Relatedly, which category of innovation does the innovation fall into? The ‘business-as-usual’ category or the sustainability-oriented category? While business-as-usual mainly supports incremental innovations along established trajectories (i.e., tinkering within the system), sustainability-oriented innovation seeks a systems change (i.e., table-flipping the system). The challenges we face in terms of climate breakdown and economic meltdown require us to push more in the direction of the latter.
In the end, innovation needs imagination. To borrow and imperfectly apply an analogy from Rob Hopkins, author of 'From What Is to What If’ and podcast host of ‘From What If To What Next’ (I recommend both!) - we have a habit of focusing on adding new toppings to our pizza, when sometimes we need to think about a different meal entirely.
Essay first published 3 February 2023.
About the author
Hannah Gould is a PhD candidate at BiOrbic researching public policy and the bioeconomy. Alongside this, she is involved in ongoing research exploring the impact of Brexit for environmental cooperation on the island of Ireland. She has an MSc in Environmental Policy, UCD where she was awarded the Convery Medal (2019) for outstanding academic achievement. Prior to this, Hannah spent four years working for The Guardian, editing and writing about sustainable business issues.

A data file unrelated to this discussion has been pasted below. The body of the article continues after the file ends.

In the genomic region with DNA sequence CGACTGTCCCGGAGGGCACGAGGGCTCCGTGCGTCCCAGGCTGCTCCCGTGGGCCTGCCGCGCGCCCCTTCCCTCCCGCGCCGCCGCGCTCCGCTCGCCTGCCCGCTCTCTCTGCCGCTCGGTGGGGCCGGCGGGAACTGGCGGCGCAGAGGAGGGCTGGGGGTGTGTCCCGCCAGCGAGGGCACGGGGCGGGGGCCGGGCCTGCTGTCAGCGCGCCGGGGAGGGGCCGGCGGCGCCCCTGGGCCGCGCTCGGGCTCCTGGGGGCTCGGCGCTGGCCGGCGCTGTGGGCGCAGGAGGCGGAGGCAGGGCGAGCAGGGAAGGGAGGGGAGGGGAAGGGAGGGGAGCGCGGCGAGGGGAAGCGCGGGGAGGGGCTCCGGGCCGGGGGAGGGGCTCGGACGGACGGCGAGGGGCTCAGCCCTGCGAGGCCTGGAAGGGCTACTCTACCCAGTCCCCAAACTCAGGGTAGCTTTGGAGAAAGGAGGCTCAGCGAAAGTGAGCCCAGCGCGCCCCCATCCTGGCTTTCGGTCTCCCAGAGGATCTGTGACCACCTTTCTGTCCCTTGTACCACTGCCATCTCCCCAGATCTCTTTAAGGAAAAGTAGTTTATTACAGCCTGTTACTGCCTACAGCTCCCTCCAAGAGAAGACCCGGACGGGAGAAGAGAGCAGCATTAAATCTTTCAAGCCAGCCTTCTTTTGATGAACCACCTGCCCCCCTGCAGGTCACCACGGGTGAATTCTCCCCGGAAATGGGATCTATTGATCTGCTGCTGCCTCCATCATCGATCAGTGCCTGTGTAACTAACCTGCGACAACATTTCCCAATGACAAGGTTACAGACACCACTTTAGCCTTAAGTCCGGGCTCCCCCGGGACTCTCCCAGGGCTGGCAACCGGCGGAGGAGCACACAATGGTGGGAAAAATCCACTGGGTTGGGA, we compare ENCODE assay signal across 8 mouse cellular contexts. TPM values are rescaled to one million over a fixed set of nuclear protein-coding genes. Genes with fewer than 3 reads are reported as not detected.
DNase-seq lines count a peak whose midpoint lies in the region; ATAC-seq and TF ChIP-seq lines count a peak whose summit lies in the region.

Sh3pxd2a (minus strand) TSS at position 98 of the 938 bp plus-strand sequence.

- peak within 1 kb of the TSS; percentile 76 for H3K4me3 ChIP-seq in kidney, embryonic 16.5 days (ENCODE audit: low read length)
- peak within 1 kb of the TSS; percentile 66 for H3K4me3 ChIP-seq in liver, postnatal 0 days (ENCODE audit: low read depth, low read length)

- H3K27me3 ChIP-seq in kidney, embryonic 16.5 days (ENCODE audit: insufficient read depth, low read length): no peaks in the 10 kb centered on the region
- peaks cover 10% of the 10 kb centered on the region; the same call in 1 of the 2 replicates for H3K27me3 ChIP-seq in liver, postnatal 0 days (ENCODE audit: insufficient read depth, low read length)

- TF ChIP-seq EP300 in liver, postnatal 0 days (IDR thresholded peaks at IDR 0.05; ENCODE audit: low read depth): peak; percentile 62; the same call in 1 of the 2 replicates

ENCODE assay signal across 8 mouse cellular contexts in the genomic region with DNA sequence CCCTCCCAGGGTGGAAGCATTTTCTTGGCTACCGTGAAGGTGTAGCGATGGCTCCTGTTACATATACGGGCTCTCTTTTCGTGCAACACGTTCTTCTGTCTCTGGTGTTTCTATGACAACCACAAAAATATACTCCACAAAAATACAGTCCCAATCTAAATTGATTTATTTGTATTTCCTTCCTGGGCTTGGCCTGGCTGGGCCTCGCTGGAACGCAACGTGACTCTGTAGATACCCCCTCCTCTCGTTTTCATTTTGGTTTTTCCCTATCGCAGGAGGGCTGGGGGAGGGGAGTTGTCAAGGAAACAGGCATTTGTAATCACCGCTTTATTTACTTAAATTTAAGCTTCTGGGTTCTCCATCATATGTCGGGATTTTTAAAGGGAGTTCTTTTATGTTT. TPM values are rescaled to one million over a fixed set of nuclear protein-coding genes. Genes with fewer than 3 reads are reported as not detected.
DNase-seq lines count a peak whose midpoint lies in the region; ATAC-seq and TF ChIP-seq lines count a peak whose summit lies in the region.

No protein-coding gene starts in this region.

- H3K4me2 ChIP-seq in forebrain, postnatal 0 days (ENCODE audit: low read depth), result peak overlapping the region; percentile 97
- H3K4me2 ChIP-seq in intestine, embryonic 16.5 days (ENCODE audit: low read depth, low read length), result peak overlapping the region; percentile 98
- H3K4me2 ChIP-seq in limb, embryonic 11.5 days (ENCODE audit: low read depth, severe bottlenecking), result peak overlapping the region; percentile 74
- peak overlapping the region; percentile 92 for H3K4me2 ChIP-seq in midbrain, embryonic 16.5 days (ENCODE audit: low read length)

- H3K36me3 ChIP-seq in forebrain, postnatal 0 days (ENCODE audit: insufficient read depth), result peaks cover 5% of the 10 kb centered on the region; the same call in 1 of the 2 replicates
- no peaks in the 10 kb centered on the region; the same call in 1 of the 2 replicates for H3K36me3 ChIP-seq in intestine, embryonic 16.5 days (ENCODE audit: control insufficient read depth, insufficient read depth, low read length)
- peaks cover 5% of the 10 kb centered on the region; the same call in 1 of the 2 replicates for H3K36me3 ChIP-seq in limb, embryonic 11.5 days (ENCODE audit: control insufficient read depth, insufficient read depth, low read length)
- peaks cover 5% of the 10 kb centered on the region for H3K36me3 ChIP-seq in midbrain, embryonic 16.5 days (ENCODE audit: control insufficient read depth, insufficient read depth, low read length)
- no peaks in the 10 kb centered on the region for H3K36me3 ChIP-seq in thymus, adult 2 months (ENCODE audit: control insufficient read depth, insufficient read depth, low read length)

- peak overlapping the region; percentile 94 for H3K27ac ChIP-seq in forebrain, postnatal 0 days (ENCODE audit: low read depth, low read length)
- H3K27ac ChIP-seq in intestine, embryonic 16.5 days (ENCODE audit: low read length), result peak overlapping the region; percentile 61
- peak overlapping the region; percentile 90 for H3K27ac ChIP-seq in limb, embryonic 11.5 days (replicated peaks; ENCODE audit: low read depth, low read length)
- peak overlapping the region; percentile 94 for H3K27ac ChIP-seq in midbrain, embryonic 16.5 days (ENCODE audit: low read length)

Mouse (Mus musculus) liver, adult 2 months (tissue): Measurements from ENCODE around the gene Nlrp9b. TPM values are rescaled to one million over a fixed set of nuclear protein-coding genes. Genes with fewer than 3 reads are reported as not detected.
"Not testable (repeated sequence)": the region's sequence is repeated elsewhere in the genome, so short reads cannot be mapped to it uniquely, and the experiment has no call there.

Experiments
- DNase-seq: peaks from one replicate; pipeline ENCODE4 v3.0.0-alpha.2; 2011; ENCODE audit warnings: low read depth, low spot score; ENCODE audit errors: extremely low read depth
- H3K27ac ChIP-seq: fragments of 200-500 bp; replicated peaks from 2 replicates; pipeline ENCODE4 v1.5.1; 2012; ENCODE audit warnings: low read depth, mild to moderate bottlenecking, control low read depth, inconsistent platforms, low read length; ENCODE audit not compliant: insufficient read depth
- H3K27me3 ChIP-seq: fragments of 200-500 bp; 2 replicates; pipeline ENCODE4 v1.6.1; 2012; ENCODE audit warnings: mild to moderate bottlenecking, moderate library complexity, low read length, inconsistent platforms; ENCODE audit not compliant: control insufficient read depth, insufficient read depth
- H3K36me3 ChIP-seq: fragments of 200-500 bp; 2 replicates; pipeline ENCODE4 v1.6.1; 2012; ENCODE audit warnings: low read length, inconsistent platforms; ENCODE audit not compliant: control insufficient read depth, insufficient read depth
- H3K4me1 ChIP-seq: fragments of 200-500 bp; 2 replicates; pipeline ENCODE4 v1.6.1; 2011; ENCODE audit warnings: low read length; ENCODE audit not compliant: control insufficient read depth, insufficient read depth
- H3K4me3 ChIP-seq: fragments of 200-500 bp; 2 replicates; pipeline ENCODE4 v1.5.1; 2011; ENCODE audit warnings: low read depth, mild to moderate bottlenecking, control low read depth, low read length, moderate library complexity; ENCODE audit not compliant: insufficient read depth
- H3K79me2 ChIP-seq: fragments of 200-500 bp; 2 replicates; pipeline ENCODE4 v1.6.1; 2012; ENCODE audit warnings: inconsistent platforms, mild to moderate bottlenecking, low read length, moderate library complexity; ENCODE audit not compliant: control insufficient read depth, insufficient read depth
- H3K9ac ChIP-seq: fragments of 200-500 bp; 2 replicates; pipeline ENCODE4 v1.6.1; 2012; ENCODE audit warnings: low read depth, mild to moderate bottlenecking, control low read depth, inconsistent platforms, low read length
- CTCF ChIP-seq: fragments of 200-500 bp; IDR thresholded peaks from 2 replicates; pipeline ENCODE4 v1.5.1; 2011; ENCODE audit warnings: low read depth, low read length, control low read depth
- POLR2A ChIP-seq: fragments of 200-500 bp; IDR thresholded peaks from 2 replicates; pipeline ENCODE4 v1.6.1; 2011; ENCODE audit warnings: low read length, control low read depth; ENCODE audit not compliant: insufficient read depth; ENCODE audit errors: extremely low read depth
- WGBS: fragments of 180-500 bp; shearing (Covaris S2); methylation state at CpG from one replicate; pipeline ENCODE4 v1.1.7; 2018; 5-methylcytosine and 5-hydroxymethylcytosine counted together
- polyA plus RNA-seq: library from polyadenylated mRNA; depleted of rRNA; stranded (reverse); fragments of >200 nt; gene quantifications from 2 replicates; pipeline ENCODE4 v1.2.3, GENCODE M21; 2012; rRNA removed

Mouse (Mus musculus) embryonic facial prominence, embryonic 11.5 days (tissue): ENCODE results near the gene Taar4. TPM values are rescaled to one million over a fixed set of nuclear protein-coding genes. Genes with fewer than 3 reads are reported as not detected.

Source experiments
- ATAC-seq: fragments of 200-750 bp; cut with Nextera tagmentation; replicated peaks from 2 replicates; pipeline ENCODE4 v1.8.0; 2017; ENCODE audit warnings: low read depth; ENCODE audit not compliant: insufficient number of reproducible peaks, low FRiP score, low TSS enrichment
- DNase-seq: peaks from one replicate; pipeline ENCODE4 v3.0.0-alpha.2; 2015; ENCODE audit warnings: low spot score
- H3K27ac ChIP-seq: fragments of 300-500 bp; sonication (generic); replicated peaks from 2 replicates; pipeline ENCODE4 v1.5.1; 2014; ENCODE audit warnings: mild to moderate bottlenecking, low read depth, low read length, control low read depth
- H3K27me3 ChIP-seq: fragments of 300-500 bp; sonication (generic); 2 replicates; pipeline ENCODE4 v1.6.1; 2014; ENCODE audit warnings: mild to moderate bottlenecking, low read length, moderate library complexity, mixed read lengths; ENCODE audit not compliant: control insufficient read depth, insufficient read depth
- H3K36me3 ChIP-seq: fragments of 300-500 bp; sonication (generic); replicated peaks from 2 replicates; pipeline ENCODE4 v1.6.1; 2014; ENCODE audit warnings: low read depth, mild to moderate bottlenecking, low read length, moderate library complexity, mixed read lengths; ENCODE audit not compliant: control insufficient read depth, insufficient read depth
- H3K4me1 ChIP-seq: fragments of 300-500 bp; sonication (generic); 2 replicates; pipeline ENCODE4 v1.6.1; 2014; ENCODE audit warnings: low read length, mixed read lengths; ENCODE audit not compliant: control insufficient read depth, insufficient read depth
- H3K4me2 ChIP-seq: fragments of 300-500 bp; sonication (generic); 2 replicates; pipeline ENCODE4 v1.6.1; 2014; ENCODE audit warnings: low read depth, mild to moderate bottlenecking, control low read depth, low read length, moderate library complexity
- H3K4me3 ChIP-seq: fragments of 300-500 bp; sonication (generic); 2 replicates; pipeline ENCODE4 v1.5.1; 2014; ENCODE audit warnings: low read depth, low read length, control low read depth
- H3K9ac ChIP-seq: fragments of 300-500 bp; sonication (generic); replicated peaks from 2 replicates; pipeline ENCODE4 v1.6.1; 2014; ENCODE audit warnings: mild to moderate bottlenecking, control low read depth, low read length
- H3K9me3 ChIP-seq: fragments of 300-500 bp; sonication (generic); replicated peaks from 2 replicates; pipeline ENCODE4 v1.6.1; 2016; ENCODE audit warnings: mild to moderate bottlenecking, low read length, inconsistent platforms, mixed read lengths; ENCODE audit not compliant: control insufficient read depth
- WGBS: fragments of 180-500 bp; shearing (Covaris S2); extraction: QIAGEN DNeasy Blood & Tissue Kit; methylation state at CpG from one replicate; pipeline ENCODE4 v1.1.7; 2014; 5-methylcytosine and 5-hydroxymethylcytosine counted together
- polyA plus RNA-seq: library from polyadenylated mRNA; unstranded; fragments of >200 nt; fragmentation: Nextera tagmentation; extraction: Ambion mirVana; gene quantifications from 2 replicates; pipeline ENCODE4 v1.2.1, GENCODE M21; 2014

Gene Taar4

About the series
The A-Z of Environmental and Sustainability Research is a new series of short essays by UCD postdoctoral and postgraduate researchers, technical and research support staff, about their work. The series is developed and curated by the Earth Institute Associate Member Committee led by Hannah Gould, a PhD student at BiOrbic and the UCD School of Architecture, Planning and Environmental Policy, and Earth Institute Communications and Engagement Officer Liz Bruton. If you'd like to submit a piece for the series do get in touch!
Find out more about the Anthropocene with Nick Scroxton, Bees with Katherine Burns, Cannabis with Caroline Dowling, Degrowth with Ciarán O'Brien, Education with Georgina Fagan, Finance with Shane McGuinness, Gaia with Federico Cerrone, Hydrometry with Kate de Smeth, Innovation with Hannah Gould, Justice with Lauren Minion, and Kelp with Priya Pollard in our latest essays.
Book: Hopkins, R. (2019). From what is to what if: Unleashing the power of imagination to create the future we want , Chelsea Green Publishing.
Journal paper (open access): Conceptualizing controversies in the EU circular bioeconomy transition by Jan Starke et al., (2022) in Ambio, A Journal of Environment and Society.
EU Report: Future transitions for the Bioeconomy towards Sustainable Development and a Climate-Neutral Economy - Foresight Scenarios for the EU bioeconomy in 2050 https://publications.jrc.ec.europa.eu/repository/handle/JRC123532
Irish Government document: Bioeconomy Action Plan Consultation - https://www.gov.ie/en/consultation/fd200-bioeconomy-action-plan-consultation/